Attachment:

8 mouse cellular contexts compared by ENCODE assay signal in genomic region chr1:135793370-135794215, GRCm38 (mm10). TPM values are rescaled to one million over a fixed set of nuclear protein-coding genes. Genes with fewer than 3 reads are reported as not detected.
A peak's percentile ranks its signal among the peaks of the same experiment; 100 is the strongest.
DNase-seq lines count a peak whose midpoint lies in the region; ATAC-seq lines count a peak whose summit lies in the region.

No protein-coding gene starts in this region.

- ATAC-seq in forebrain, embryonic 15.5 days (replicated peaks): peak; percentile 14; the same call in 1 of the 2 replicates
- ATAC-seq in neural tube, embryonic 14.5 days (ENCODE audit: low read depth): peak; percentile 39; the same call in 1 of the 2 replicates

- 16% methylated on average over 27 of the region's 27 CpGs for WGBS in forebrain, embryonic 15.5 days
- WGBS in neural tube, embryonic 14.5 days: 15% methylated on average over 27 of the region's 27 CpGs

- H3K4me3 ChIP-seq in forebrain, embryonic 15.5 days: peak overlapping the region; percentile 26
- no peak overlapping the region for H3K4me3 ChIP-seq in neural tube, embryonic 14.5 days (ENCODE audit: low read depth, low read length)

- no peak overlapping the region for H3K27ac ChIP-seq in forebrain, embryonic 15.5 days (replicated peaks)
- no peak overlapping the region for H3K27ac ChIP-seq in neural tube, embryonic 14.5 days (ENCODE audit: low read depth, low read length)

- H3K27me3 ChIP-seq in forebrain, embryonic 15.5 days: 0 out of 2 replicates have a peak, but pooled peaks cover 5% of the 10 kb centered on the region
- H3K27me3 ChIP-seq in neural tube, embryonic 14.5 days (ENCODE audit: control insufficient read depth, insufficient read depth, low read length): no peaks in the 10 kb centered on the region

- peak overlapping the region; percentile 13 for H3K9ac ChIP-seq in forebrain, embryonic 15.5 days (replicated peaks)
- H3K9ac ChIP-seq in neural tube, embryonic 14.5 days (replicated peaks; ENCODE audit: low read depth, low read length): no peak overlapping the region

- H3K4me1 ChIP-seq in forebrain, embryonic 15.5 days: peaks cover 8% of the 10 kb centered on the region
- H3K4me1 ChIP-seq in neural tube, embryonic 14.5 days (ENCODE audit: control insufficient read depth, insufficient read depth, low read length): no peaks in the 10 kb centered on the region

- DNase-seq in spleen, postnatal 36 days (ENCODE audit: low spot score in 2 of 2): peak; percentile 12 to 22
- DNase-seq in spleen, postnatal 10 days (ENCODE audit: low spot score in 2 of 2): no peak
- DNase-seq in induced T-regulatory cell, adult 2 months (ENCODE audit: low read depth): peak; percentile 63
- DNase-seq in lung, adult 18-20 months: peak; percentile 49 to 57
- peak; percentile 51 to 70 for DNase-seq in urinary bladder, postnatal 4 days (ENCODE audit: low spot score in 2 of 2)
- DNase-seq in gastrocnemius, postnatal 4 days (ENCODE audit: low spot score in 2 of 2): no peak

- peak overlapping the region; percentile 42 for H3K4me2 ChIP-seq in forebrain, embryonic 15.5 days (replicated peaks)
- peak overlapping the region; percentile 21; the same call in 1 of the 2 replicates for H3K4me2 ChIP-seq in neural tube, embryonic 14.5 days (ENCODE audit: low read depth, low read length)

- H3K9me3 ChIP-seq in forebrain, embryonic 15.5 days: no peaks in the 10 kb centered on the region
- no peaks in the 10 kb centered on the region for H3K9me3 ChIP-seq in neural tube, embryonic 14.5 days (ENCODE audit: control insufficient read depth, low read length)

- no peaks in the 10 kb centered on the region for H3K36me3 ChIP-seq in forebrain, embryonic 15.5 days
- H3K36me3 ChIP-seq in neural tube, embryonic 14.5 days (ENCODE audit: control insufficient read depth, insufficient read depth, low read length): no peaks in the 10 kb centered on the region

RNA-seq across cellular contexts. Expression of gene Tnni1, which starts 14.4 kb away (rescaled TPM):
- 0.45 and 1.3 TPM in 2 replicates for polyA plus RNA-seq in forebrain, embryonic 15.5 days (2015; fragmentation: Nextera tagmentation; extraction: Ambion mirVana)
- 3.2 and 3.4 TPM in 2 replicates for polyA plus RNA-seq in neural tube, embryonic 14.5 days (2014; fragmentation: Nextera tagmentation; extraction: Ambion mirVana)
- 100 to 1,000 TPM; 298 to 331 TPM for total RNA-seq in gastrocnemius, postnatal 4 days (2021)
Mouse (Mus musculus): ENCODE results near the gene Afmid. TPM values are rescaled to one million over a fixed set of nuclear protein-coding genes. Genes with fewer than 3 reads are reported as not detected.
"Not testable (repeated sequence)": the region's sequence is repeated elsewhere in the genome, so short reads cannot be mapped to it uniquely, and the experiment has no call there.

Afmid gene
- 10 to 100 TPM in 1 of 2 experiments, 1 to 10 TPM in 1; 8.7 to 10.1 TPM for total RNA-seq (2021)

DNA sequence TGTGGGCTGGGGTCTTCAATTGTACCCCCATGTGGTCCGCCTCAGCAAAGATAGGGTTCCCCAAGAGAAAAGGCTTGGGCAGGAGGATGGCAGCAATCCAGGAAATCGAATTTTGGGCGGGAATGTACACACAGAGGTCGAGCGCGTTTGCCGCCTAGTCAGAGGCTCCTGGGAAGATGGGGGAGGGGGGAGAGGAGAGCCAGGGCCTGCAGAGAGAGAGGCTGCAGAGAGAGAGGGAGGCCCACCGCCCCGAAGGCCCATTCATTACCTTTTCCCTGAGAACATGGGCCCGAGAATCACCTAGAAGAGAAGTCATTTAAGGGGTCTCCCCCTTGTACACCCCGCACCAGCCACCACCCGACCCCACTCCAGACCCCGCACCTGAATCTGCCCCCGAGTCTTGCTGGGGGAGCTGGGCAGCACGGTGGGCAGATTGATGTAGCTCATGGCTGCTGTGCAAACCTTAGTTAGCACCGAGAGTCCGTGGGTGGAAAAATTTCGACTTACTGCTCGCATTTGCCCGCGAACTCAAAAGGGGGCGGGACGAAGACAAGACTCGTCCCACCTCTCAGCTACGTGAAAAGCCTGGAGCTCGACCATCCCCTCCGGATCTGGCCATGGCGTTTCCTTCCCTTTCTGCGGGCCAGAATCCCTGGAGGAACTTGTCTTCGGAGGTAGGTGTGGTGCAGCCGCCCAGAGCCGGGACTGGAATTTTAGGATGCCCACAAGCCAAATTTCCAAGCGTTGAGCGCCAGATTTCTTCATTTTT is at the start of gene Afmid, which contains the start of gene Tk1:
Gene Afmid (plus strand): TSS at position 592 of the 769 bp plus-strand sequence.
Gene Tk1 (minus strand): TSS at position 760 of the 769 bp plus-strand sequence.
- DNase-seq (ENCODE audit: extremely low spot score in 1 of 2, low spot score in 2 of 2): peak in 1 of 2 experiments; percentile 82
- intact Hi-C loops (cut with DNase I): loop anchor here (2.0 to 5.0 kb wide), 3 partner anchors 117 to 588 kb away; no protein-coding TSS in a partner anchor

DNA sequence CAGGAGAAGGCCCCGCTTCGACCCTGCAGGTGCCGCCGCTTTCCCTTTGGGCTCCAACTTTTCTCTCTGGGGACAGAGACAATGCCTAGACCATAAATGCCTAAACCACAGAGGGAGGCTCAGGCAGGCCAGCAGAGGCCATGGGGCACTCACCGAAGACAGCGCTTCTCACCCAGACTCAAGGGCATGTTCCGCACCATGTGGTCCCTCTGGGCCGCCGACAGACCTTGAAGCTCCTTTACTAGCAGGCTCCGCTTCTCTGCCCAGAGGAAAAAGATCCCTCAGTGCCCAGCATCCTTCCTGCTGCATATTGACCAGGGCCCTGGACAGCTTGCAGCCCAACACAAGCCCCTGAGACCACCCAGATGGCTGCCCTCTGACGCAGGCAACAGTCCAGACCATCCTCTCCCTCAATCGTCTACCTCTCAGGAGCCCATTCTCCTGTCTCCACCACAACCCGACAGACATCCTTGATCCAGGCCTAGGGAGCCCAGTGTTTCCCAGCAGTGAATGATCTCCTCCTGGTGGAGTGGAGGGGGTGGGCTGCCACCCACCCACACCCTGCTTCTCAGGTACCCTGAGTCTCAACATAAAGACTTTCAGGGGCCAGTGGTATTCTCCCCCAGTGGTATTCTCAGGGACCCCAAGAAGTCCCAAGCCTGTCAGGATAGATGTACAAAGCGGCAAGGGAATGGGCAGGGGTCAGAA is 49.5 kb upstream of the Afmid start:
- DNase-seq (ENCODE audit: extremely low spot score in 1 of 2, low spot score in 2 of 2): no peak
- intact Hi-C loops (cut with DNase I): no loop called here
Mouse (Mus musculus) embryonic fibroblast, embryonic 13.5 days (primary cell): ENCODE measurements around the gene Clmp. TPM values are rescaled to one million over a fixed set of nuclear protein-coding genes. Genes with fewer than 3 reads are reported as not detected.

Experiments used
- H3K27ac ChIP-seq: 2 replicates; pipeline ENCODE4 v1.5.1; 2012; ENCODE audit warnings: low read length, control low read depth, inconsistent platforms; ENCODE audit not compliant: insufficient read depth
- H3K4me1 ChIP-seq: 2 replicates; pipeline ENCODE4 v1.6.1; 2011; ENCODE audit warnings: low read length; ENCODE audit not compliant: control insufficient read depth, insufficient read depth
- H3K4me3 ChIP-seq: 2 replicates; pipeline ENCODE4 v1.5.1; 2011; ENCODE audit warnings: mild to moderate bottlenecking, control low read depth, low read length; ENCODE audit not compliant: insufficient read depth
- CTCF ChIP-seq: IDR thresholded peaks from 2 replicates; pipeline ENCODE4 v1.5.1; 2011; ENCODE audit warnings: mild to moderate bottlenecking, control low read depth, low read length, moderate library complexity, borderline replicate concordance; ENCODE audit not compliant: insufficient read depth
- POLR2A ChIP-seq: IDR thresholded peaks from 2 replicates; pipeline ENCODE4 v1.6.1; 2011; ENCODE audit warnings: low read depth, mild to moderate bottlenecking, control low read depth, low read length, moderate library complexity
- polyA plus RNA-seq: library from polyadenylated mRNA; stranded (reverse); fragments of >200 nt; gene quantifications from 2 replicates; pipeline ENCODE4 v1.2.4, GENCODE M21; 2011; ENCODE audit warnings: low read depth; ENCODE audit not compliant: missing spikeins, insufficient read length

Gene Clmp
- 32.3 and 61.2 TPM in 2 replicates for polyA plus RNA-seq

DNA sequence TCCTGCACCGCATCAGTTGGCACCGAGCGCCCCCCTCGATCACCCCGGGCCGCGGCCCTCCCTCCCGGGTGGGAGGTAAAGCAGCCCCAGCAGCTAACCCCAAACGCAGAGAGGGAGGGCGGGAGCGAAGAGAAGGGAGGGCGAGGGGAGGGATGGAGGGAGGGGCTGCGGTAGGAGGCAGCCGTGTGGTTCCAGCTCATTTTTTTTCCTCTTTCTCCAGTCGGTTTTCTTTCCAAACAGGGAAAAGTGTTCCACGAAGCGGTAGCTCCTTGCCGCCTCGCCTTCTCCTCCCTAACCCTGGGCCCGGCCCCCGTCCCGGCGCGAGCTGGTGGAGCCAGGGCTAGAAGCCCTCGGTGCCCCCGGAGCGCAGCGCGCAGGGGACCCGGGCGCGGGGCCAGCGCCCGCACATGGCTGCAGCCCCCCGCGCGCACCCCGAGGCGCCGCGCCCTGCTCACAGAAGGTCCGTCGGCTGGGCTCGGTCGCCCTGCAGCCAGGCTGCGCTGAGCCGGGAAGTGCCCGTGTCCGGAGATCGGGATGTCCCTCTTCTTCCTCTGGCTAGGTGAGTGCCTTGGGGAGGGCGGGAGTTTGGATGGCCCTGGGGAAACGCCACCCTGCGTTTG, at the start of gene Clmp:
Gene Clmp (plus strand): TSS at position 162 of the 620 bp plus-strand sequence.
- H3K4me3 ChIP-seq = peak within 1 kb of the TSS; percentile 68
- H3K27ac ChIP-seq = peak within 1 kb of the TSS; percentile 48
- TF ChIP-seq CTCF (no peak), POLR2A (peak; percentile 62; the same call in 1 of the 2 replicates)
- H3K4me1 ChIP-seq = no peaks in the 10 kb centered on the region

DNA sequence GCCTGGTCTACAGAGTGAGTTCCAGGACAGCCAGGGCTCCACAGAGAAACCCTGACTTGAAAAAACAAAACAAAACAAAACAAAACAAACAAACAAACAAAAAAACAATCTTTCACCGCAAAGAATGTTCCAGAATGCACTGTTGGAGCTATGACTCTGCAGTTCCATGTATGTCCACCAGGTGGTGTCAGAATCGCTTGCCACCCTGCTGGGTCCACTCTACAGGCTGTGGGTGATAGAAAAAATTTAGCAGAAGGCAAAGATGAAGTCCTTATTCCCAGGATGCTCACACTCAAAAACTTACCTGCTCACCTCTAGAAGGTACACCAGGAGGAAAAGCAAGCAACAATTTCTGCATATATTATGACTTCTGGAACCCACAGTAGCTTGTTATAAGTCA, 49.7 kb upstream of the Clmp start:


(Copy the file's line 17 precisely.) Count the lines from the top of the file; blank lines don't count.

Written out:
- H3K4me1 ChIP-seq in forebrain, embryonic 15.5 days: peaks cover 8% of the 10 kb centered on the region